We are all aware that sugar provides sweetness to our food. However, they offer other important functions that you should know. Read this article to learn more about the top functional properties of sugar.

Sugar has several Sugars are either monosaccharides or disaccharides. Monosaccharides are carbohydrates with only one sugar unit. For example, glucose, fructose and galactose. Disaccharides are sugars with two sugar units, for example sucrose, lactose and maltose.

Another name for sucrose is table sugar. It is the regular white or brown sugar that we use at home to sweeten drinks or to bake with. Sucrose is made from either sugar beet or sugarcane. It consists of a glucose and a fructose unit. Lactose is the sugar found in milk. It is made up of galactose and glucose. Some people cannot metabolize lactose because they lack the enzyme lactase to digest it. These people are referred to as lactose-intolerant. They may experience symptoms of bloating, diarrhea, and abdominal pain whenever they consume dairy products.

Maltose is known as malt sugar. It is derived from barley, and consist of two glucose units. Maltose is considered by some consumers to be a healthier sugar than sucrose because it has a much lower glycemic index; meaning that it digests more slowly. This is good for diabetic patients who require a slower release of glucose to the blood.

Sugars have various functional properties that are utilized by Food Scientists to meet consumer needs. Important functional properties to be familiar with include: sweetness, color, flavor, texture, preservative, and fermentation. Read more to explore the functional properties of sugars.


Sugars have different degrees of sweetness depending on their chemical structure. Sucrose is generally used as a standard for sweetness. It has a relative sweetness of 100. However, it is not the sweetest sugar. Fructose is much sweeter, reaching up to a relative sweetness 160. Glucose and lactose on the other hand, are not very sweet. Glucose has a relative sweetness of 80 and lactose only 20. That explains why milk is not sweet, even though it contains up to 5% lactose.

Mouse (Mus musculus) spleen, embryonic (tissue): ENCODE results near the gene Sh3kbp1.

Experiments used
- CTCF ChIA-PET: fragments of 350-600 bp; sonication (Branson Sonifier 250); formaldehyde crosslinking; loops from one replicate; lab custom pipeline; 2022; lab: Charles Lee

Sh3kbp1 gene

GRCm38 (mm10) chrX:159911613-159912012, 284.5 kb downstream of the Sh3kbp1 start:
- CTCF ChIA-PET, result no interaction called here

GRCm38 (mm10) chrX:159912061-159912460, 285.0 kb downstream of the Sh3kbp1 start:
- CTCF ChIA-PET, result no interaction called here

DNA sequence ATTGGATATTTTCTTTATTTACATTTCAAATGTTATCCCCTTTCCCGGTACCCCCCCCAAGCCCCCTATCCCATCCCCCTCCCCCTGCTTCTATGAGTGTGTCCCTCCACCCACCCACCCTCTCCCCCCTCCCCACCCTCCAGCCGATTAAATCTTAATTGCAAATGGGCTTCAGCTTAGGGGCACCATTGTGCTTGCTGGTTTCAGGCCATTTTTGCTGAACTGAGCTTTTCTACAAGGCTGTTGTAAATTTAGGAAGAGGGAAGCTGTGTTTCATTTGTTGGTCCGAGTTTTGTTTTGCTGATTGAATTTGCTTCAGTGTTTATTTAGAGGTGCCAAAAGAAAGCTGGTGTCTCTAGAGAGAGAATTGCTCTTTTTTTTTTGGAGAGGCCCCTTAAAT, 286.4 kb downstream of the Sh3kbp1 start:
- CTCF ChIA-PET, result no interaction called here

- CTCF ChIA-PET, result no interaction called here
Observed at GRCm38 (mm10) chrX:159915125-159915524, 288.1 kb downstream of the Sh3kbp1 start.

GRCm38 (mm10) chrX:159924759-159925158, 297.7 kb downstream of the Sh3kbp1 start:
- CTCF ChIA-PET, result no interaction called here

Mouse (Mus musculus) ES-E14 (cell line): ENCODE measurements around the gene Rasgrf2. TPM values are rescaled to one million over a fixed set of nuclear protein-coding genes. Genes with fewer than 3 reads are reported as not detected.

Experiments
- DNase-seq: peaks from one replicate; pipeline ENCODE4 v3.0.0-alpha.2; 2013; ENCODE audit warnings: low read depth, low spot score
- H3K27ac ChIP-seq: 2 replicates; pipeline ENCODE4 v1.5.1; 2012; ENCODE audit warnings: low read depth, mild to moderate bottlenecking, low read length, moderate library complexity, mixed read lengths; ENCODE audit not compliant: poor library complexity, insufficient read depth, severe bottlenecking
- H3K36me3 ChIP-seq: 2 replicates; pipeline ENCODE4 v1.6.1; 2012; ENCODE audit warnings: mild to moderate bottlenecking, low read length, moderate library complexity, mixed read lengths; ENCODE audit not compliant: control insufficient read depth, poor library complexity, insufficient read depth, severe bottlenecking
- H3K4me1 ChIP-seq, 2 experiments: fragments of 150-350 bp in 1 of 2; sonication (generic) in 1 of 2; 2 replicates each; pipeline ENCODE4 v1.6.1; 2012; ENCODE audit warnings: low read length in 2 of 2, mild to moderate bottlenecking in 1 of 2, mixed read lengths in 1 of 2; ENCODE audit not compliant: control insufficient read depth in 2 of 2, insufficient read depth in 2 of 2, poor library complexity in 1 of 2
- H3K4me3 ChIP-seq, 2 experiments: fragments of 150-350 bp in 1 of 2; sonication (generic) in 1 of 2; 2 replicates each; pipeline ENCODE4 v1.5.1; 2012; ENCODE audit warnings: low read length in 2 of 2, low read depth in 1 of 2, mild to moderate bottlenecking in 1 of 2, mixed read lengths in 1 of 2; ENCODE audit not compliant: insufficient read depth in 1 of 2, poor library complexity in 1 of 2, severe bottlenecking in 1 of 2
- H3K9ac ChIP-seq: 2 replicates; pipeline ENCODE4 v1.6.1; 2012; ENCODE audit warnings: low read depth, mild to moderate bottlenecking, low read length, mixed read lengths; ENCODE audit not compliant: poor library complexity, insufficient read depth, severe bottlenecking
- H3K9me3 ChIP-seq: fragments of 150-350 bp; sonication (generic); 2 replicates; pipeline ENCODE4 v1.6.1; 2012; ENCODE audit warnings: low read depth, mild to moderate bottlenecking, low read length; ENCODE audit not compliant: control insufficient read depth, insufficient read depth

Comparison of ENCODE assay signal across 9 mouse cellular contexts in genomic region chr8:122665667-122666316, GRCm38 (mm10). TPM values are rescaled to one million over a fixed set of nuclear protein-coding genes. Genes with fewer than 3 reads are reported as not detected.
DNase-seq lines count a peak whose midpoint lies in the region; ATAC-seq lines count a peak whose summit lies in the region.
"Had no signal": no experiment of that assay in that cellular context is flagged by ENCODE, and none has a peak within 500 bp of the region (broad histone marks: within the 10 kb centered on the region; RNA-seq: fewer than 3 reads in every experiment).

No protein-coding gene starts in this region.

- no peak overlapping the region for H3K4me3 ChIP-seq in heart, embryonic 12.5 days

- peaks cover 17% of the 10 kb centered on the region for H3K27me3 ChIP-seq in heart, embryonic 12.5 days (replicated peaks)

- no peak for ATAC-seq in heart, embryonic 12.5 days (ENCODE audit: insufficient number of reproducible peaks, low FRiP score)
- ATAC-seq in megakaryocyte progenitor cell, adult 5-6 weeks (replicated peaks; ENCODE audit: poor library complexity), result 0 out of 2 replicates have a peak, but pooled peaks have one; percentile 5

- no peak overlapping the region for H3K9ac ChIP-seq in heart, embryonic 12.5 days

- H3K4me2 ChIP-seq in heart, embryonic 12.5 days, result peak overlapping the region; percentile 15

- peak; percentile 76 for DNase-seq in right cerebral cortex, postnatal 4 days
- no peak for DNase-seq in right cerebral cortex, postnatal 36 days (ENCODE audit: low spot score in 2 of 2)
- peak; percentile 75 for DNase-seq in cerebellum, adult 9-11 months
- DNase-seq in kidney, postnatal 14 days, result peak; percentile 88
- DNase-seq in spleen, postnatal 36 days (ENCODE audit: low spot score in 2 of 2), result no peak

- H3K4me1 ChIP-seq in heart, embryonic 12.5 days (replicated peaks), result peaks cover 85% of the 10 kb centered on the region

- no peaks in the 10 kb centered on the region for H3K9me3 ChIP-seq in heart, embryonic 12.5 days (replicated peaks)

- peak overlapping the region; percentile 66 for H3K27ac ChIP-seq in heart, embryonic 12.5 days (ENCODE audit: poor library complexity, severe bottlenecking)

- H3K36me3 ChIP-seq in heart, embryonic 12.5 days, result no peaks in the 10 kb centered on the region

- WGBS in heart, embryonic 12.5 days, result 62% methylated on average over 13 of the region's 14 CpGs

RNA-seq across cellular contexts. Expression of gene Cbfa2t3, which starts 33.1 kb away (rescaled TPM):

Color and Flavor

Sugars may be reducing and non-reducing. You’ll have a better understanding of the chemistry of reducing sugars after you have done a class in organic or food chemistry. But essentially what you need to know at this point is that reducing sugars can react chemically with proteins in foods to produce a brown color, along with flavor compounds. We call this chemical reaction  maillard reaction or maillard browning. For example, when you bake bread or grill meat, the dark color crust or the grill marks that you see on the surface is as a result of maillard reaction. All monosaccharides are reducing sugars. However, only some disaccharides are reducing sugars. Maltose and lactose are examples of disaccharides that are reducing sugars. Sucrose however, is not a reducing sugar. Any browning that is caused by sucrose is not because of maillard reaction, but is attributed to caramelization. This is a different type of reaction that does not need the presence of proteins. Once you heat sugar to a very high temperature, for example heating sucrose to 350 degrees Fahrenheit; it undergoes dehydration, decomposition and polymerization to form new color and flavor by-products.


Sugars adds viscosity, consistency or body to liquid foods such as juices and syrups. Sugars have the ability to absorb water (hygroscopic). This property imparts moistness to products such as breads and cakes. In ice-cream, sugars impart softness and creaminess by lowering the freezing point of water and preventing the ice-cream from freezing right through. Freezing right through would make ice-cream rock-hard.


Sugars are natural preservatives. Sugars bind water in solution and dehydrate microorganisms, preventing them from growing.


Sugars can be fermented by yeast to produce carbon dioxide and flavor by-products. Common examples of fermentation is seen in the production of beer, wine and bread. In the case of bread, in addition to the production of flavors, fermentation of sugars cause bread to rise, giving volume and a unique crumb texture.  

Reference: Potter, N. N. & Hotchkiss J. H. (1998). Food Science, 5th edition. New York, NY: Springer Science+Business Media LLC.

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Courtney Simons
Courtney Simons
Dr. Simons is a food science educator. He earned his bachelor’s degree in food science, and Ph.D. in cereal science at North Dakota State University.